We are suddenly transported from the scene with Orpah returning home and Ruth vowing to stay with Naomi to arriving in Naomi’s hometown, Bethlehem. There is no mention of the journey itself, which leaves me with several questions, but since it wasn’t referenced it is obviously not something that is important, so we will not dwell on it.
Bethlehem, like any small town, buzzed with the news of Naomi’s return. In other words, news traveled quickly through the village that she had returned. The women came running out wanting to see for certain that it was really Naomi. This was their friend that they hadn’t seen in years. Time had past and with all Naomi had endured, both tragedy and the journey itself, she had undoubtedly changed.
At this point in the story, Naomi just falls apart. She no longer wants to be called Naomi, which means pleasant or delight; instead she chooses a new name, Mara – bitter. However, Naomi does not stop there, no, she continues on and puts the blame all on God. Before we start throwing stones at Naomi, let’s pause for a moment. Consider the last time you felt down, defeated and just plain miserable; did you look for someone or something to place the blame on? I know that when I have been in the downward spiral of self-defeating thoughts, I would search for a reason or someone else to blame. I am not saying all of this to condone the idea of placing blame. I just want you to understand what is going on in Naomi’s mind. Now, that we have a better idea of her mindset, let’s move on.
Whether we feel bitter or not, we must remember that God loves us. Yes, we will face trials, difficult circumstances and maybe even tragedy, but we have to keep in mind that God’s “intent is never to make us bitter – only to make us better” (60). At times, it is hard to wrap our minds around this, but these are the times when we have to trust that God has everything in control.
At this point I am going to leave Naomi and shift the discussion to Ruth. She has been silent the entire time. I am not certain I could have quietly stood by while Naomi keeps saying that she returned home empty-handed. Ruth isn’t questioning her decision, she is simply waiting on the Lord because she put her trust in Him. God has changed Ruth’s heart.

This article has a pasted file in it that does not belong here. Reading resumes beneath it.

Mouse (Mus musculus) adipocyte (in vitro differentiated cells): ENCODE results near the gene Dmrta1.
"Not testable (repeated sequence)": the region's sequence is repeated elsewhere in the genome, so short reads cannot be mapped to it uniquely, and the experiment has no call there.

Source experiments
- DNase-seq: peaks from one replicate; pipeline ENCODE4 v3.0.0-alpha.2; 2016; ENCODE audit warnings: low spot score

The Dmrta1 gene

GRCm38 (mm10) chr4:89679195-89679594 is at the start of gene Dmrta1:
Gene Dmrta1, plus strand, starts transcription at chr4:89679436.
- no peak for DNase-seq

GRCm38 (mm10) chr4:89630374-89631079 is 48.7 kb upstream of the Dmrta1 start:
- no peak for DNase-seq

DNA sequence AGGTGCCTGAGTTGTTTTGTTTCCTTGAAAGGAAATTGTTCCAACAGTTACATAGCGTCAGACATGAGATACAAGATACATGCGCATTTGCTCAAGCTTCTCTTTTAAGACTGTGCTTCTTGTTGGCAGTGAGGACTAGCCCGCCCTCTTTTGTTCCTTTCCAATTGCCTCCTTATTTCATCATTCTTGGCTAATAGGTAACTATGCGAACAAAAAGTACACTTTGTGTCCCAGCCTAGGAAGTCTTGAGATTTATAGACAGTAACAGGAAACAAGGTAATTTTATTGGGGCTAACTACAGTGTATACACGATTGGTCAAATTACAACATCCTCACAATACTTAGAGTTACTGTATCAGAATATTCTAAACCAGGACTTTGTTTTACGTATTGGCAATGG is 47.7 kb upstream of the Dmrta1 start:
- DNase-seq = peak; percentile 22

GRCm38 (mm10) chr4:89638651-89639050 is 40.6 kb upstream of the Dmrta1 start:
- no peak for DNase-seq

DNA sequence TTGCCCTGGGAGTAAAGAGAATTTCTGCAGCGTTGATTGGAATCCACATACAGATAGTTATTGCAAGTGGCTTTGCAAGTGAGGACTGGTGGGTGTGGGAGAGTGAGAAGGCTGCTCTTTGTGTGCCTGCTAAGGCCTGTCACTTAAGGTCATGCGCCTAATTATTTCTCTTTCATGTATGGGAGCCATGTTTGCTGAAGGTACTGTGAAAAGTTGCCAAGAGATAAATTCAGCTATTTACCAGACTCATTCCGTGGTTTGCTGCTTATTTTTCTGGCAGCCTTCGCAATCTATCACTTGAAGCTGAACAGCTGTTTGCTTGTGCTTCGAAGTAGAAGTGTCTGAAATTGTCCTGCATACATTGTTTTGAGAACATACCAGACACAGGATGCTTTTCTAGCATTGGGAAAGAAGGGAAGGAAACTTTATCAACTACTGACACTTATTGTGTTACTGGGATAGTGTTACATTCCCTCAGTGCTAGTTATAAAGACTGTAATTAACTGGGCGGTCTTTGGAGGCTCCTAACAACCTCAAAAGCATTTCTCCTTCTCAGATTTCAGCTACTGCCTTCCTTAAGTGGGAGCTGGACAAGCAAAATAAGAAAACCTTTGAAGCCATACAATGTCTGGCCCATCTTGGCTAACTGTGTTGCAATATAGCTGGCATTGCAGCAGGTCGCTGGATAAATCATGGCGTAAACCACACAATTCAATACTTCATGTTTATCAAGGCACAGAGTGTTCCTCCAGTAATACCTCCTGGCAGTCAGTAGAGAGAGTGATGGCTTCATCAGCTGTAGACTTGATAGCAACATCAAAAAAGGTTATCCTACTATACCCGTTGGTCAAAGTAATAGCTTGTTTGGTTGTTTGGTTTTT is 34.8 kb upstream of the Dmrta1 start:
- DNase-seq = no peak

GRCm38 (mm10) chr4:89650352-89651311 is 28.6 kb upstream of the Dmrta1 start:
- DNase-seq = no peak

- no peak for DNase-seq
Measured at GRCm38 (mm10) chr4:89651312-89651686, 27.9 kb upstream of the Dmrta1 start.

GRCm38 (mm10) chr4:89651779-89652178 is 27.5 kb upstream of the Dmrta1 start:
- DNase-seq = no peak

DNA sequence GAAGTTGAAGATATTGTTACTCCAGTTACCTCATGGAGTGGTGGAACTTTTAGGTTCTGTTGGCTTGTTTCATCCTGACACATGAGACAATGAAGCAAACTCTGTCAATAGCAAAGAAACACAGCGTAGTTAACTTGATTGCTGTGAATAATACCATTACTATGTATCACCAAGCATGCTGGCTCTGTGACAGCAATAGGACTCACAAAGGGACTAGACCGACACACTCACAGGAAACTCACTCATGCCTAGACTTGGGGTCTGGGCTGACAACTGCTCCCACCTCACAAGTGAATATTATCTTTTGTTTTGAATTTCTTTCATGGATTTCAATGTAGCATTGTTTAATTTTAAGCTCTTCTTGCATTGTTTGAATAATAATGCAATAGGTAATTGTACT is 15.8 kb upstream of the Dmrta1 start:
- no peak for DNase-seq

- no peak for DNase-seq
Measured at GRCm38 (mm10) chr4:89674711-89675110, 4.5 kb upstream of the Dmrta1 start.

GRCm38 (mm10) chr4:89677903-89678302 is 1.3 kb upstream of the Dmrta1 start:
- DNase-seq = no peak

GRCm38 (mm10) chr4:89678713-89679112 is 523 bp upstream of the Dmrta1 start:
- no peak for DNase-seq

As we draw a close on the first chapter of Ruth, I love how it leaves the reader with such hope. The chapter starts with a famine in the land and ends with a harvest on the horizon. Things are about to change for Ruth and Naomi. Don’t you just love that about God?
Questions to Consider:
- Are you able to still love and trust God during the times of trials and tragedies?
- Ruth is patiently waiting. How easy is it for you to wait?
- What take away do you have from Ruth 1:19-22?
First of all, I would like to thank you all from the bottom of my heart for the wonderful comments on the various blogs as well as facebook. I am thrilled that this message is touching so many women’s lives. I pray that each one of you will let your true identity in Christ shine through. This is who God made you to be – take off the mask, drop the insecurities and show the world your true identity in Him.
Melissa Taylor’s winner – firstname.lastname@example.org
Donna Bostick’s winner – BJ (sorry I don’t have a last name or email)
- You have both won a copy of my book, Get REAL. Be sure to email me your name and address, so I can get the book in the mail to you.
I also have a winner for my Starbuck’s gift card – Lori Krause Austin
- Lori please email or message me your address, so I can mail this out to you.